Friday, November 30, 2012

Endings and Beginnings--Finding the Reader-Satisfying "Loops" in Your Story

Recently I finished a pretty good story.  It is making the rounds of my friends who love literary fiction, and I'd gotten at least three recommendations, which made me reserve it at our library.

It's a debut novel by M.L.Stedman, called The Light between Oceans.

Gorgeous title and very interesting premise--a lighthouse keeper and his wife who live on a remote island off the coast of Australia find a baby in a boat that washes up on shore. The wife, desperately childless after three miscarriages, argues to keep the baby.  The husband wants to contact the mainland and let them know, thinking that some mother there will be equally desperate.  But the wife wins, they keep the child, and their world cracks in unexpected ways.

Although I love reading just for reading's sake, I have a writer's high expectations.  I found the writing lovely, with generous use of images and tense character interaction.  The setting of the rocky island and its isolation, the keen details about the lighthouse, were amazingly crafted. 

The thing that really bothered me was Act 3--the way the writer wrapped up the ending of this marvelous story. 

Friday, November 23, 2012

Making a Soundtrack for Your Book: How Music and Images Help Free the Nonverbal Creative Brain

Over Thanksgiving week I decided to take a creative retreat.  The plan was to make a soundtrack for my novel-in-revision, which could use more sound and image.

Most writers know about freewriting.  It can literally "free" the random word associations inside your linear brain.

In the same way, exploration of sound and images can free the right brain--an important player in creation of theme, voice, and pacing during revision.

My daily writing brought completion of Acts 1 and 2 revision in early November.  Woo-hoo!  Then I hit Act 3.  And it's acting tough.  Thousands of threads to tie up.  Themes to recognize and build.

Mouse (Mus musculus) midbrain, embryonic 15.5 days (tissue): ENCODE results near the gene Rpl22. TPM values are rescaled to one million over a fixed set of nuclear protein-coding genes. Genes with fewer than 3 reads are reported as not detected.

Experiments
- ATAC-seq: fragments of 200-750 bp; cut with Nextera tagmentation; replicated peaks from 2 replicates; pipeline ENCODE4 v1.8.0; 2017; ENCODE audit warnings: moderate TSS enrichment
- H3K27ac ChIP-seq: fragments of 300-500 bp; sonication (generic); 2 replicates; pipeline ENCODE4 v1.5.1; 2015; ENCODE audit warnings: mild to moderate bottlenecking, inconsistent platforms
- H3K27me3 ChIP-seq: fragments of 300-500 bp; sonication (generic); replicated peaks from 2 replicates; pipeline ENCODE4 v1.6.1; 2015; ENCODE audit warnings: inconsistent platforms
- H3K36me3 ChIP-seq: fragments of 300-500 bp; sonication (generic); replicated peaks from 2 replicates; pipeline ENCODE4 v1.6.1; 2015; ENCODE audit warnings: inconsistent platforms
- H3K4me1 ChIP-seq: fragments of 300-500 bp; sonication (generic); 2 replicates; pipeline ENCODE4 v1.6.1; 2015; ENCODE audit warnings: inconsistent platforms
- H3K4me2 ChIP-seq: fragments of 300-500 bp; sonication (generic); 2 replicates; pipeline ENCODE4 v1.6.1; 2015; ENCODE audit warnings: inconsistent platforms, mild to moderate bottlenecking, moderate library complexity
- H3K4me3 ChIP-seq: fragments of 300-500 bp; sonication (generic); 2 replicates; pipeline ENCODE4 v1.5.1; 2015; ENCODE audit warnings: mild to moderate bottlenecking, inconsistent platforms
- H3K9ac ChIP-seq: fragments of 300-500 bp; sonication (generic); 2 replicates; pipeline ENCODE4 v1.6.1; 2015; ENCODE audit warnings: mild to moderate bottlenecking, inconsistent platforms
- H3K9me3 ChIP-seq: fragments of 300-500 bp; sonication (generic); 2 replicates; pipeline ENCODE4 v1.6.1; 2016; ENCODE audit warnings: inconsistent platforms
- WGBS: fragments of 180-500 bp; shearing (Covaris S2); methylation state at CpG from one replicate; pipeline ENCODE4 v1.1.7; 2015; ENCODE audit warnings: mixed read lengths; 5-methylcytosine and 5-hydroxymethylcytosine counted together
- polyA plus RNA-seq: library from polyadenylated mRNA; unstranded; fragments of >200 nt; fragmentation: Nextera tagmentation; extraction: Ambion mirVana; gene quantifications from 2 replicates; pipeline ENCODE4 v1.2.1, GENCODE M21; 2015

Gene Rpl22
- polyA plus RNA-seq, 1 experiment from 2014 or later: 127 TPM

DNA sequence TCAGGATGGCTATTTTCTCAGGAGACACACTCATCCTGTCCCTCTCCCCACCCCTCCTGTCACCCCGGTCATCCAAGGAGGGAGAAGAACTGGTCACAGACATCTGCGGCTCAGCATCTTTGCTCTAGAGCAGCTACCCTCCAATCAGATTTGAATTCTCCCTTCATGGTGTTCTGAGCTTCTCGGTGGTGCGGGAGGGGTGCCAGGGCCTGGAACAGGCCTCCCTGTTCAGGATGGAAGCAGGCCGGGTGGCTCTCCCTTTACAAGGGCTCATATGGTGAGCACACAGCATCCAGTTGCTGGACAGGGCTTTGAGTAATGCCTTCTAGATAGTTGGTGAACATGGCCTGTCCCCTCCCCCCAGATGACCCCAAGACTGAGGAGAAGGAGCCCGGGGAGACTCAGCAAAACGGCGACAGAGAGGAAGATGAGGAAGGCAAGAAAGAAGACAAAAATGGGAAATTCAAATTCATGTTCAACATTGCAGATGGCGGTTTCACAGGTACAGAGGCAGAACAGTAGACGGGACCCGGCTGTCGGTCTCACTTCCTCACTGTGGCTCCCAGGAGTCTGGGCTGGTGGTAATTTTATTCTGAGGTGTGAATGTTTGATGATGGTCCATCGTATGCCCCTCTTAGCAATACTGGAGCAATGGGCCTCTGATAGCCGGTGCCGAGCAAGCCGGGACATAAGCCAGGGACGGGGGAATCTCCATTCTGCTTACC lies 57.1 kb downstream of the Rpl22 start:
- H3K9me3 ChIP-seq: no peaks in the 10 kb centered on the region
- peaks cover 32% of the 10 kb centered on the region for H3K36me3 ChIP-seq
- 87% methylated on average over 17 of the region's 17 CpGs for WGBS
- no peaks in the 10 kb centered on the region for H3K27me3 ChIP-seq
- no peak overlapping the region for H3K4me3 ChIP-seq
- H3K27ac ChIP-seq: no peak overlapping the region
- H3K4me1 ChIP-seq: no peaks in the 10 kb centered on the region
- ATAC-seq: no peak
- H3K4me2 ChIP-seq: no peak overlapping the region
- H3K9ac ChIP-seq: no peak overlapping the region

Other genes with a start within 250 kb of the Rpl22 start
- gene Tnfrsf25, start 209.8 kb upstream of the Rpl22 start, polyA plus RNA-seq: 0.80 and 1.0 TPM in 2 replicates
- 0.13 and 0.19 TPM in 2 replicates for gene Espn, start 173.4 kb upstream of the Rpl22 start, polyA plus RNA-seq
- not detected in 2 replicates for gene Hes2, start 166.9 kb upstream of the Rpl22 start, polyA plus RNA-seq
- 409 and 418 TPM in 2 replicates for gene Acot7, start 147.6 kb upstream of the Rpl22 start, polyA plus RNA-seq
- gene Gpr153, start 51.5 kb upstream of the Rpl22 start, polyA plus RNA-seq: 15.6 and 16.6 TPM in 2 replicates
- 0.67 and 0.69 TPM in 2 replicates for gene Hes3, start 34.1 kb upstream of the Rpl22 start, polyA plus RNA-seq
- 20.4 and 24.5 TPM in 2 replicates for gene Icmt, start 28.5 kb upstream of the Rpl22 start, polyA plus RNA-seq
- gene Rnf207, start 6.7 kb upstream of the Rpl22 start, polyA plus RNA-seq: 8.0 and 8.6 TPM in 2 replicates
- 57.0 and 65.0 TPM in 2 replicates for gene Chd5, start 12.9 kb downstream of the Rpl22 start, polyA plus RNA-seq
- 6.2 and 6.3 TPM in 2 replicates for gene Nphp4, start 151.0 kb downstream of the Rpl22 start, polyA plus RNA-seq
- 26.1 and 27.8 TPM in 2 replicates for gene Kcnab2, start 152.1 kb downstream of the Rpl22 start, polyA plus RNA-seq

It's making me tense.

I tried my usual writing exercises, but even the best freewriting and word play wasn't cutting it.

I needed to make a soundtrack for my book.

Sunday, November 18, 2012

From Fake Memoirs to True-Life Novels--The New Trends in Publishing Genres

Camilla is a writer in New York who has attended many of my classes.  She's celebrating the completion of her manuscript, a memoir about her family in Italy during World War II--a rich and interesting tale, full of great descriptions and intriguing characters. 

I always enjoyed reading Camilla's story, and I loved watching it evolve.  Now that she is officially done, she's beginning the search for agents and possible publishers, and she's running into a dilemma. 

Quite a common dilemma these days, as the publishing world is changing by the minute and new forms of books are emerging.

Camilla wrote me about it:

Friday, November 9, 2012

How to Write Every Day--The Benefits of Even Fifteen Minutes a Day on Your Writing and Why Nanowrimo Is So Popular

A writing colleague once said:  "If I'm away from my book more than three days, it's like starting over again." 

Have you experienced this?  I have.  It's no fun.

Nanowrimo, or National Novel Writers Month, is happening throughout November.  I've published one novel written during Nanowrimo and am currently working on its sequel.  
Writers who sign up for Nanowrimo enjoy the community but even more the discipline and accountability of hundreds of thousands of people writing every day. 

We get to experience the unique lift of this discipline, the creativity it brings. 

One of my biggest challenges as a writing teacher is to get writers to try this.  To write a little on their books every single day, even if it's fifteen minutes.  Every day writing creates momentum, turns on the inner faucet to more ideas.  You can use Nanowrimo or an accountability calendar like Jerry Seinfeld used to--he liked to put a big red X on every day he wrote.  After a while, the accumulation of big red X's makes it hard to skip a day,

What keeps you going on your writing?  We all know it's much more work not to write.